What is our calling, as people of faith? What does God want us to actually do with the love and truth which we have all been given?
Much has been written and spoken about this subject, and some of it is quite good (!). However, whenever we are unsure of something, we should always turn to the Scriptures (right?). So, going back to the start of the story of the people of God (in Genesis Chapter 11), we are introduced to the story of Abram, whom Paul calls: “the Father of all those having faith” (in Romans 4.11).
We are told, first and foremost, about his family – his father, Terah, his nephew, Lot, and his wife, Sarai. We are also told that Abram and Sarai had no children of their own, which would have been a source of great sadness to them in their culture, at that time. We are then told that, at the instigation of Abram’s father, the whole family started out on a very long walk – from Iraq to Palestine (a 500 mile trek!).
We are not told why they were going on this journey, or why they settled down halfway, in Southern Turkey (and not Palestine!), but we are told that Terah died in Turkey (aged 205 – well done him) and that the LORD then told Abram to continue on with the journey to Palestine, adding in some quite amazing promises to his instructions, as we read in Genesis 12:
“Leave your country, your family, and your father’s home for a land that I will show you. I’ll make you a great nation and bless you. I’ll make you famous; you’ll be a blessing. I’ll bless those who bless you; those who curse you I’ll curse. All families of the Earth will be blessed through you” [Genesis 12.1-3].
Not bad eh?
Who would object to being given an instruction like that, with such amazing promises? This was, in a nutshell, Abram’s calling. But, how could he fulfil such a calling, and become a ‘great nation’, without any children of his own? Later on, in Genesis 13, the Lord makes a more specific promise re: children: “The Lord said to Abram, I will make your offspring like the dust of the earth, so that if anyone could count the dust, then your offspring could be counted” (13.16).
He makes the same promise again, in Genesis 15: “Look up at the sky and count the stars – if indeed you can count them… So shall your offspring be.” This childless old man was going to have more children than he could count! And what was his response? “Abram believed the Lord, and he credited it to him as righteousness” (15.6). And that is why he is called the ‘Father of faith’!
But not for long…
He soon stopped just believing, and took matters into his own hands – by getting his servant girl pregnant. This resulted in Ishmael, and a silence of 13 years from God, with still no offspring of his own, through his wife. However, the Lord did (eventually) speak again, and confirmed His original promise – only this time he made the long-delayed promise to Abram even greater:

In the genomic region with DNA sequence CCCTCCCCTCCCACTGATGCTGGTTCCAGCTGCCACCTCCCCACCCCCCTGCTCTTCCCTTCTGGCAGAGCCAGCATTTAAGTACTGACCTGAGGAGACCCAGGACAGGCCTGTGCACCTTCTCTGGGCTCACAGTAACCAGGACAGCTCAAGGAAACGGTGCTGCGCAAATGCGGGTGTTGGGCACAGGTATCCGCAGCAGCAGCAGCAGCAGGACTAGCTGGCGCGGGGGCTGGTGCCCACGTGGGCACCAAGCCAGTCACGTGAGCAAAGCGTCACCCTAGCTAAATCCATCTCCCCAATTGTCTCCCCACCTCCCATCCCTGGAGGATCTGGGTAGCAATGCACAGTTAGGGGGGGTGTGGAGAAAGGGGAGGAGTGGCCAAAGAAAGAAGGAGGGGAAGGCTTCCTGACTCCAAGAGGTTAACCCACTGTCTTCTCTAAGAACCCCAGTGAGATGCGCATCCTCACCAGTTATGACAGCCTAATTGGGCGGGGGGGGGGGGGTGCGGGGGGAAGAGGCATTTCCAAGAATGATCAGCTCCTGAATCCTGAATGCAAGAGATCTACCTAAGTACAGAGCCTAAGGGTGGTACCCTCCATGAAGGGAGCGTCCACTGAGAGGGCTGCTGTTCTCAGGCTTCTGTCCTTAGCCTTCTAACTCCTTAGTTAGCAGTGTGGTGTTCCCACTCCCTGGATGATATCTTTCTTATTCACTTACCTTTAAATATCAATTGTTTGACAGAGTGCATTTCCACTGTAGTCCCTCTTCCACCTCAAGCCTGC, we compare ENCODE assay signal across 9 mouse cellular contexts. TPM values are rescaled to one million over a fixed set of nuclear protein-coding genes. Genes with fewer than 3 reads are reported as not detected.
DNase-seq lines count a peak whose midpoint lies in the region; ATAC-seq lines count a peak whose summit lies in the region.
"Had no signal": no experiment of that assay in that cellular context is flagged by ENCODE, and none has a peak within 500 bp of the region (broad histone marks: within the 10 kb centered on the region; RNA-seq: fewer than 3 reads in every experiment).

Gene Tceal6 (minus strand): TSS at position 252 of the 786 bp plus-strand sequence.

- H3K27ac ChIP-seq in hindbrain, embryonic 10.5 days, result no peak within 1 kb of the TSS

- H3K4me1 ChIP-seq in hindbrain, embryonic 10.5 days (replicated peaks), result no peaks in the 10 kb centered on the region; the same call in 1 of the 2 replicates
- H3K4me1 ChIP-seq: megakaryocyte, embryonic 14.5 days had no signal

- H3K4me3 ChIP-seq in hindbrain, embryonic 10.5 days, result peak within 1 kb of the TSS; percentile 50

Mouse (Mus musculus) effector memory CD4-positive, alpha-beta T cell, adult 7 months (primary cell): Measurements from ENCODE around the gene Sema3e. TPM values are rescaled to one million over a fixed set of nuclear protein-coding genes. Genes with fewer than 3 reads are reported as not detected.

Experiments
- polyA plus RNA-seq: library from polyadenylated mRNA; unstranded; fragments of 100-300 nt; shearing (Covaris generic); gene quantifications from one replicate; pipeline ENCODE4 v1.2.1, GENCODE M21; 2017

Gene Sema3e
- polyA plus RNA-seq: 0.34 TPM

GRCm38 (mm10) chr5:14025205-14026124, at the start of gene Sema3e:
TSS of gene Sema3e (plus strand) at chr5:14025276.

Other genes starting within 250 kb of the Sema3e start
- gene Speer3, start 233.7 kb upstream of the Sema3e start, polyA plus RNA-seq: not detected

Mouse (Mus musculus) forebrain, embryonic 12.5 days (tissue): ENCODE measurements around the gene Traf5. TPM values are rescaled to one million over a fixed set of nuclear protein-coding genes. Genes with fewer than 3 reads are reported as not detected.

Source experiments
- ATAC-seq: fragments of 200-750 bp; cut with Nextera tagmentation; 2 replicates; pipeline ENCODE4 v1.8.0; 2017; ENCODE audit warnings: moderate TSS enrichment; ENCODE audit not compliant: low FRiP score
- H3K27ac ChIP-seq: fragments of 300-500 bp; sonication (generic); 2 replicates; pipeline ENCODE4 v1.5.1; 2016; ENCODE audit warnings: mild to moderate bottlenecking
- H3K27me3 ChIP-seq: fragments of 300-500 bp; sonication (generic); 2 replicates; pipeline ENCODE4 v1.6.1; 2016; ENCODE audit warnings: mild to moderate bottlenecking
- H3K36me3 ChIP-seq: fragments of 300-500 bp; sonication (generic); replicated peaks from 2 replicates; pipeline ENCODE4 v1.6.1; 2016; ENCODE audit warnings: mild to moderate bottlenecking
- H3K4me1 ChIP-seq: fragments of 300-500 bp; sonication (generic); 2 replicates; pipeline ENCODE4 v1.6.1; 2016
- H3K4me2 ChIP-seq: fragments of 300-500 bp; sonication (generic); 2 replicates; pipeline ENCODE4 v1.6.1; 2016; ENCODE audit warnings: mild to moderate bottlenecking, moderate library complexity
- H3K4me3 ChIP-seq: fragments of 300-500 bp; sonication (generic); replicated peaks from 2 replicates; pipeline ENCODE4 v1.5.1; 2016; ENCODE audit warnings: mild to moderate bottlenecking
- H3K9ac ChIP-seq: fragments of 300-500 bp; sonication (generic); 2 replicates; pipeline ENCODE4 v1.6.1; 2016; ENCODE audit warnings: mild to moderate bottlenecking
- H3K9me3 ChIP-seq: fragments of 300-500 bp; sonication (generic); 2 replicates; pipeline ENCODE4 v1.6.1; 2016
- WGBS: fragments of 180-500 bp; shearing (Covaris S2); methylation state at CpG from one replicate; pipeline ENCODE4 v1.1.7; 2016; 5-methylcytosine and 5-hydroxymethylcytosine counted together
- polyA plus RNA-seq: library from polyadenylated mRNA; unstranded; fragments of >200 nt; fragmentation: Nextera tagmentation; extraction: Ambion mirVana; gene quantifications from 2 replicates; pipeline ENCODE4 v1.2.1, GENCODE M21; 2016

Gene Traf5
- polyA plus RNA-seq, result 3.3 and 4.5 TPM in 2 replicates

“God said to him, “As for me, this is my covenant with you: You will be the father of many nations. No longer will you be called Abram; your name will be Abraham, for I have made you a father of many nations. I will make you very fruitful; I will make nations of you, and kings will come from you.”
He enlarged His promise from becoming ‘a great nation’ to ‘many nations’ – from being one generation, in one place, to many generations, in many places! This was Abram’s calling! To highlight this, God gave him a new name… He went from being called Abram (‘Noble Father’) to being called Abraham (‘Father of Multitudes’). And his wife went from being called Sarai (‘Princess’) to being called Sarah (‘Mother of Nations’) – so this was Sarah’s calling, too.
This is now our calling, as well…
How can this possibly be the case? Well, in his letter to the Galatians (3.7), Paul wrote that: “those who have faith are children of Abraham.” That’s not just the Galatians – that’s us, too! As we have faith (in Christ), so we are children of Abraham! And if we are children of Abraham, we are not only the fulfilment of God’s promise (that he would have as many descendants as there are stars in the sky), we are also participants in the ongoing fulfilment of that promise.
Therefore our calling, as ‘those who have faith,’ is to be ‘fathers’ and ‘mothers’ to multitudes of people of faith. We are not the final generation! If we were so (just like it was with Abram and Sarai, at the outset of their story), it would be a great sadness to us. But we are called to keep on reproducing more and more generations of people of faith until: ‘the earth is filled with the knowledge of the glory of the LORD, as the waters fill the sea’? (Habakkuk. 2.14).
This is our calling.
To use some New Testament language, we fulfil this calling as we make disciples, who make disciples etc. We call groups of disciples: ‘Congregations’, and when these groups multiply, we are ‘Multiplying Congregations’ (sound familiar?). Now that we know what our calling is, we can go about it with great enthusiasm and confidence. The Lord will help us, just as He helped Abraham and Sarah. He is writing our lives into the ongoing story of the people of God.
To be continued…
This blog contains the first principle taught to all new congregation leaders in the Joshua Centre’s Leadership Development Program (within the theme: ‘Lead Yourself’).